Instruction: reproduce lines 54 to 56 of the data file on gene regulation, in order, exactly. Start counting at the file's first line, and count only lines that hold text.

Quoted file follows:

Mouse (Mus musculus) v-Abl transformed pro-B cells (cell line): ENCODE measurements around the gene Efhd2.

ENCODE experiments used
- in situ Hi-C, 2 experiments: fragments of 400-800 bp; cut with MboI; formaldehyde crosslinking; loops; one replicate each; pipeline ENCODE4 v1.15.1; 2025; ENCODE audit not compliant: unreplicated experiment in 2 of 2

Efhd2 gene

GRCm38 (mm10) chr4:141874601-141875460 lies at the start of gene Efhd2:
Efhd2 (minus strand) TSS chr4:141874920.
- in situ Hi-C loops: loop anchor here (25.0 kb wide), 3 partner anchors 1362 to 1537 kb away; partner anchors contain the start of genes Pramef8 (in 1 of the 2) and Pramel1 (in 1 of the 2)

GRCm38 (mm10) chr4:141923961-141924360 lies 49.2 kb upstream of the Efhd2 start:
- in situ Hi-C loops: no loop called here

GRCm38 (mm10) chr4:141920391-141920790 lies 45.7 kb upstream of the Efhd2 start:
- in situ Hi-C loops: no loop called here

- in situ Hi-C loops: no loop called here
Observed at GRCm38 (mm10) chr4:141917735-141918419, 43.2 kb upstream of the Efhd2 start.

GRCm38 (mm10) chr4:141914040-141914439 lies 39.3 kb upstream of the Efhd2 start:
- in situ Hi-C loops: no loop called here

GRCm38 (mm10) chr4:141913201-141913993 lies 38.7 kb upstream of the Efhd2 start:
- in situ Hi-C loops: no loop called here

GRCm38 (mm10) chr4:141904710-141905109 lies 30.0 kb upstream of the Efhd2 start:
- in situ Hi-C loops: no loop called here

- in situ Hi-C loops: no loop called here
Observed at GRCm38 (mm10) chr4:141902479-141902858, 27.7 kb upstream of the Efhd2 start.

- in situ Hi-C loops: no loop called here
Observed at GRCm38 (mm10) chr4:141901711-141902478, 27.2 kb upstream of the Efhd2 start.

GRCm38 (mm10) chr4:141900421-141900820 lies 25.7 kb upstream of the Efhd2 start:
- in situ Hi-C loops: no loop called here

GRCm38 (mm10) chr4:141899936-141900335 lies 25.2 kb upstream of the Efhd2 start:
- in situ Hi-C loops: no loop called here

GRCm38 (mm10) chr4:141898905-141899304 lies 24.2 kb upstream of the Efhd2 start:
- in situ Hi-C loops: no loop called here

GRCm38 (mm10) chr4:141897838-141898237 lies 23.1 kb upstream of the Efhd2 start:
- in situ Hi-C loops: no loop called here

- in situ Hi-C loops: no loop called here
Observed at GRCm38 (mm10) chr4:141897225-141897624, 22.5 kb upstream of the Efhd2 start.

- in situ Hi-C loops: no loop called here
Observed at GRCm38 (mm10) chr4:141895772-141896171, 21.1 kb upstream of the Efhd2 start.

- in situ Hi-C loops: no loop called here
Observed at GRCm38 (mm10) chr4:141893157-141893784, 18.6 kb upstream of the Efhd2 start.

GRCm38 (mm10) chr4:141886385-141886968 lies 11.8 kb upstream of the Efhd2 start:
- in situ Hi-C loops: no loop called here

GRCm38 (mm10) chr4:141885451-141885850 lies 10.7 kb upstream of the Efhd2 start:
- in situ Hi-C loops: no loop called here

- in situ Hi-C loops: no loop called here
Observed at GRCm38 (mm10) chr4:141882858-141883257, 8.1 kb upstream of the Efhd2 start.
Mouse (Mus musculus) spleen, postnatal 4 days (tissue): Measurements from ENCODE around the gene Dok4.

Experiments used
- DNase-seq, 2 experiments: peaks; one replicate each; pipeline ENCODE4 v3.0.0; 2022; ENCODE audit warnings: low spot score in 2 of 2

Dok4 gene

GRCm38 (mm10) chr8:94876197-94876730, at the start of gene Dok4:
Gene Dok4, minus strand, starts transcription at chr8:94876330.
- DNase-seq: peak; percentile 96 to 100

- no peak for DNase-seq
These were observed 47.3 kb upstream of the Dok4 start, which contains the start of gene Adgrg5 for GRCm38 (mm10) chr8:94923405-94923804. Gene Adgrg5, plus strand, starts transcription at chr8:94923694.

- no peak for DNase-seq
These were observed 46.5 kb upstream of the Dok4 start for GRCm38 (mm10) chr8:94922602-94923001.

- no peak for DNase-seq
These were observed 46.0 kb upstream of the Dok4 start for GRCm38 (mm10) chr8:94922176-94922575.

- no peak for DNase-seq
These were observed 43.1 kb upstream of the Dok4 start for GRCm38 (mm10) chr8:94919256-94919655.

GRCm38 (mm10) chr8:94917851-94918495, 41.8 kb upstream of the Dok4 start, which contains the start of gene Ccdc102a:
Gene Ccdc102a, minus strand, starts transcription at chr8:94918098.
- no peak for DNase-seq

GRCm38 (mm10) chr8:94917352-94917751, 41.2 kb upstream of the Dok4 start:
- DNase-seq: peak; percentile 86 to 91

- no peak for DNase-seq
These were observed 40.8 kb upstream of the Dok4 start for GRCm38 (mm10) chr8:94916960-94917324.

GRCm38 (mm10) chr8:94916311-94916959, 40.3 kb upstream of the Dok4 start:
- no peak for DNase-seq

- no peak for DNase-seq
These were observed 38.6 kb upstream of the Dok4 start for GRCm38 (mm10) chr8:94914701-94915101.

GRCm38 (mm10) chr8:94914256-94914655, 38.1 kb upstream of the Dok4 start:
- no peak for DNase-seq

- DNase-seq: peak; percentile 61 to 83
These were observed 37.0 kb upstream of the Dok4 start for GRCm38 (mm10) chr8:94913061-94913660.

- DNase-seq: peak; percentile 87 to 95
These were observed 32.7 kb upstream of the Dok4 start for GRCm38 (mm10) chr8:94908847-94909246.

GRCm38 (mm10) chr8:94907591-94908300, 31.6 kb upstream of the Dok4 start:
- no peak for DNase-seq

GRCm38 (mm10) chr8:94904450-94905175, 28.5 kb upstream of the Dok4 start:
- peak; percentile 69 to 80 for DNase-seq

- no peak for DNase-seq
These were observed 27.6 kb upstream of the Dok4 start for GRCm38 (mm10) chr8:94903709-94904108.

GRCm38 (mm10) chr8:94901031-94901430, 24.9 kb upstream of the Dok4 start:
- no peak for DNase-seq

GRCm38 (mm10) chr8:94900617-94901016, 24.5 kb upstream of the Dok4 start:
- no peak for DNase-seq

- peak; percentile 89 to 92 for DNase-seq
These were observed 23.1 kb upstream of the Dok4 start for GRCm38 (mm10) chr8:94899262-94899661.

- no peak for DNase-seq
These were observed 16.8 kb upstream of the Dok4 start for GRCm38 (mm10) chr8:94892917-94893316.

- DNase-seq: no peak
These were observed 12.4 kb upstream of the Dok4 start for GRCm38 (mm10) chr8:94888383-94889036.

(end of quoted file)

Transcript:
These were observed 46.5 kb upstream of the Dok4 start for GRCm38 (mm10) chr8:94922602-94923001.

- no peak for DNase-seq
These were observed 46.0 kb upstream of the Dok4 start for GRCm38 (mm10) chr8:94922176-94922575.